By Sherry DiBari

Vanessa Alvarado spent most of her childhood focused on science, technology, engineering and math (STEM).

"I think I first wanted to be an engineer when I was nine or 10," she said.

In May, Alvarado will graduate from Old Dominion University with a double major in mechanical engineering and physics. However, she had a few twists and turns in her educational journey.

In elementary school, she was bused to a special STEM program near her home in Balch Springs, Texas, a suburb of Dallas.

"We did a lot of projects and a lot of thinking and a lot of research and a lot of brainstorming," Alvarado said. "And we were basically told, this is what engineers do - thinking about a problem and finding a creative solution.

"That kind of stuck with me."

At 16, she was accepted to the Texas Academy of Mathematics and Science, an early college entrance residential program for gifted high school students.

Students are also enrolled at the University of North Texas.

"I don't think I was really ready to be in a collegiate environment yet," she said. "It was definitely a culture shock."

Alvarado ended up leaving the program.

"It's very, very strict with GPAs. And I was 1,000th of a point below where I needed to be," she said. "It was honestly heartbreaking."

After living independently as a college student, Alvarado didn't want to go back to her old high school. Instead, she got her GED.

"That was definitely a difficult decision," she said. "I think more so for my mom. She really wanted me to finish high school. Education has always been something that she's very passionate about."

At 19, Alvarado joined the Navy and wound up on the USS Forrest Sherman, which is based in Norfolk. She and her wife have been here since 2015.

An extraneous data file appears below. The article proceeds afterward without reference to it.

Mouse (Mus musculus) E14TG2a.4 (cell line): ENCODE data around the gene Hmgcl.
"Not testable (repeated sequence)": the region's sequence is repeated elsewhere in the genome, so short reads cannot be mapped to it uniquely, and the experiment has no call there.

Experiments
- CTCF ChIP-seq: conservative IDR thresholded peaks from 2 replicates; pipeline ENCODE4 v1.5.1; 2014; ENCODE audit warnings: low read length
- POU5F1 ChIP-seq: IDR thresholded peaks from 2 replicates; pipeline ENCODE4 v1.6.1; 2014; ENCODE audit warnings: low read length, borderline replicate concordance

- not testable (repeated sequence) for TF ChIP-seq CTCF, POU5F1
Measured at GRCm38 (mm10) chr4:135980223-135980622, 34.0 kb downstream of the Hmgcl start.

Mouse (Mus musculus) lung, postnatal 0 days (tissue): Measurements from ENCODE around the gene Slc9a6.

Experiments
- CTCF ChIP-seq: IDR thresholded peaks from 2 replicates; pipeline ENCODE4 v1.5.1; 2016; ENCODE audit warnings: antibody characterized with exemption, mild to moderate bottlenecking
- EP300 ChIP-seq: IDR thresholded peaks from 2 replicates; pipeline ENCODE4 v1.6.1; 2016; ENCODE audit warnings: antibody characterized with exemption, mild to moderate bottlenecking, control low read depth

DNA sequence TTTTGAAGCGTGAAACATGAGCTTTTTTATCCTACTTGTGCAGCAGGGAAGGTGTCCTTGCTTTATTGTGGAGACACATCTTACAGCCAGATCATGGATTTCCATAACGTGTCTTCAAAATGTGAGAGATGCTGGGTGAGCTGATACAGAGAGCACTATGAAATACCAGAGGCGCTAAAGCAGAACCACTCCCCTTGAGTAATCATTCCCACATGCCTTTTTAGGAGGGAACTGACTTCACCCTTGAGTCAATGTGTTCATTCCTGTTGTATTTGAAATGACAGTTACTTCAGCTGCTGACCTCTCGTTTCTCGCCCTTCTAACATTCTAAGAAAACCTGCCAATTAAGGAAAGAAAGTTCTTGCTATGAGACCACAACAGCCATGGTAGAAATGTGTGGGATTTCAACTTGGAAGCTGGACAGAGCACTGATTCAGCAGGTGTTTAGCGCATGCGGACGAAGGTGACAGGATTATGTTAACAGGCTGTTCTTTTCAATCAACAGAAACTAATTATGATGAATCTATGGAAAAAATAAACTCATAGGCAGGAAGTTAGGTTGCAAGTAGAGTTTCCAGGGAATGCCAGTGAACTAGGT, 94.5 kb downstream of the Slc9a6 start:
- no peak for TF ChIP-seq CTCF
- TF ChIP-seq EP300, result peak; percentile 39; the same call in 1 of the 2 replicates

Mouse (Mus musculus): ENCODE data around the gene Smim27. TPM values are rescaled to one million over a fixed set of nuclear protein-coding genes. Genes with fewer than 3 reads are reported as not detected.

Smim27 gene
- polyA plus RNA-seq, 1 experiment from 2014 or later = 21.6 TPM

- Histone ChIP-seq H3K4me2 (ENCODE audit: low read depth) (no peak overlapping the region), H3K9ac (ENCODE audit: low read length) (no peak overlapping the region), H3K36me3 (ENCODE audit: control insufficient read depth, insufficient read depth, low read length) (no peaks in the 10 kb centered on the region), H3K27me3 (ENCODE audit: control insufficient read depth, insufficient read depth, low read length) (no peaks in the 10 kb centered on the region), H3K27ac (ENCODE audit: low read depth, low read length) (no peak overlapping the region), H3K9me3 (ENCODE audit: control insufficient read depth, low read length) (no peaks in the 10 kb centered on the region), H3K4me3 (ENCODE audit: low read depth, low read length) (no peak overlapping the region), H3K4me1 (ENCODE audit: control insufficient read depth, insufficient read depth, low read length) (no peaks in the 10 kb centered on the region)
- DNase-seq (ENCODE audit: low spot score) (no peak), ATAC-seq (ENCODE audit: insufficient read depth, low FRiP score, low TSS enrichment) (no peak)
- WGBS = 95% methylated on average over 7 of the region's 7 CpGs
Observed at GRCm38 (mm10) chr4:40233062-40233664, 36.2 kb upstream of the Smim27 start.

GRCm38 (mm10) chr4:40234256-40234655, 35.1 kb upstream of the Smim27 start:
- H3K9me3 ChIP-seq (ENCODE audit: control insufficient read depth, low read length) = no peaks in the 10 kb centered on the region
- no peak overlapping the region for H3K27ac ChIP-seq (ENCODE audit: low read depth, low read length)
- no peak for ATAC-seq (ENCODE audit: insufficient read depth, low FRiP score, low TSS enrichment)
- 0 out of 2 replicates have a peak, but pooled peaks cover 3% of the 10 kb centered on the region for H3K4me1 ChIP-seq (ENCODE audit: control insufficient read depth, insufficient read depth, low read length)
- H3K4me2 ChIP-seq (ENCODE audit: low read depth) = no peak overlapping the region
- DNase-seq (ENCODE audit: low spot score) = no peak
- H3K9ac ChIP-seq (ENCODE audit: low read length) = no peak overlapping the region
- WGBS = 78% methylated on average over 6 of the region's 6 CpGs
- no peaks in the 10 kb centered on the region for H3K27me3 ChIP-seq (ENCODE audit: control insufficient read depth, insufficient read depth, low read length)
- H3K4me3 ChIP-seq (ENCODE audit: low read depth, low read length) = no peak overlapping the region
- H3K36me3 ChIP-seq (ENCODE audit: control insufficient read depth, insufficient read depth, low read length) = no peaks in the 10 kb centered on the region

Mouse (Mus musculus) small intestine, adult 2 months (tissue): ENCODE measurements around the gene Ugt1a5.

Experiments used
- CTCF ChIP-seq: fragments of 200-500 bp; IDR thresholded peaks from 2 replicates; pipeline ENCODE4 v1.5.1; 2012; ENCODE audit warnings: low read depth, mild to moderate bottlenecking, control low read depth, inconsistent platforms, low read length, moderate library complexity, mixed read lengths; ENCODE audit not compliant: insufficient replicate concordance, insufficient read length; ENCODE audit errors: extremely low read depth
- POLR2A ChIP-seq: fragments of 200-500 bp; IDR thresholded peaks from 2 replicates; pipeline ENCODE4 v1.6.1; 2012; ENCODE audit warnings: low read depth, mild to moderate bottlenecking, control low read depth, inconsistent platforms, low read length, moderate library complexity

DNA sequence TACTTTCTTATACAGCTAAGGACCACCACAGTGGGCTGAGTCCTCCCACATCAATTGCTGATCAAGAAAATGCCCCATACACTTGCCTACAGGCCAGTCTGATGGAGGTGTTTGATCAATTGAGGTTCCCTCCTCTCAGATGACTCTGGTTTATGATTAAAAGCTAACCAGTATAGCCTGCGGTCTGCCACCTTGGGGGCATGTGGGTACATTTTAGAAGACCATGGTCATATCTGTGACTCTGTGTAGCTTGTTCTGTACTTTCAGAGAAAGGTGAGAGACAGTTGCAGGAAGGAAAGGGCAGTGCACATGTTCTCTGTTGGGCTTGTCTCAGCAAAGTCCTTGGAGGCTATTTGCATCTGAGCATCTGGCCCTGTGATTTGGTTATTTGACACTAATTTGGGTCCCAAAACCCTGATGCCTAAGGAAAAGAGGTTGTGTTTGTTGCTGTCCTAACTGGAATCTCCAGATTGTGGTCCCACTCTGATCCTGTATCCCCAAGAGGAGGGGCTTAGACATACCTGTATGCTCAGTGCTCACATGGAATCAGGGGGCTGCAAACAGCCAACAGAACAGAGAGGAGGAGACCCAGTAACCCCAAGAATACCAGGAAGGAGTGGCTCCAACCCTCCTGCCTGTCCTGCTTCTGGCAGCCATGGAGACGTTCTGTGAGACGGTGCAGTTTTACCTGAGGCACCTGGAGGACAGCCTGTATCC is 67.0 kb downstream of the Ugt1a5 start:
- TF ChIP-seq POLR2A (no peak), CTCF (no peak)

The military finally provided the direct path to her engineering dream.

"I knew we didn't have the money to pay for school outright," she said. "Taking the route of joining the military and earning my education made me really appreciate the kinds of opportunities it gives you," she said.

When her Navy contract ended, Alvarado enrolled at ODU, a place she had driven by every day on her way to work.

She started out as a mechanical engineering major, then added physics for another major.

"People ask me a lot why I would do that to myself?" she said. "All I can say is really enjoy my physics classes."

Surrounded by other students in the STEM fields, Alvarado found her niche.

She helped found and serves as vice president of Phi Sigma Rho, a social sorority for women in engineering and engineering technology.

"It has definitely helped me find a community of people who are all struggling the same way that I am," she said.

Alvarado feels that many young girls are discouraged from going into STEM fields by teachers.

"I've heard lots of stories of girls who were 9 years old, like in fourth grade, and their teacher said, 'you can't do math,'" Alvarado said. "Are you kidding me? All it takes is consistent encouragement.

"We should be able to follow our passions as passionately as any man would. We shouldn't have to overcome 300 extra roadblocks just to get to the same place."

Alvarado will be providing her own consistent encouragement soon; she has a summer position working with children at Black Rocket, a technical camp for coding and programming.

At ODU, Alvarado leaves behind an example for STEM enthusiasts who veer a little from the direct path.

"As a Navy veteran, Vanessa represents the best of our students," said Tony Dean, associate professor and assistant dean for research at the Batten College of Engineering and Technology.

"She is the future of engineering."

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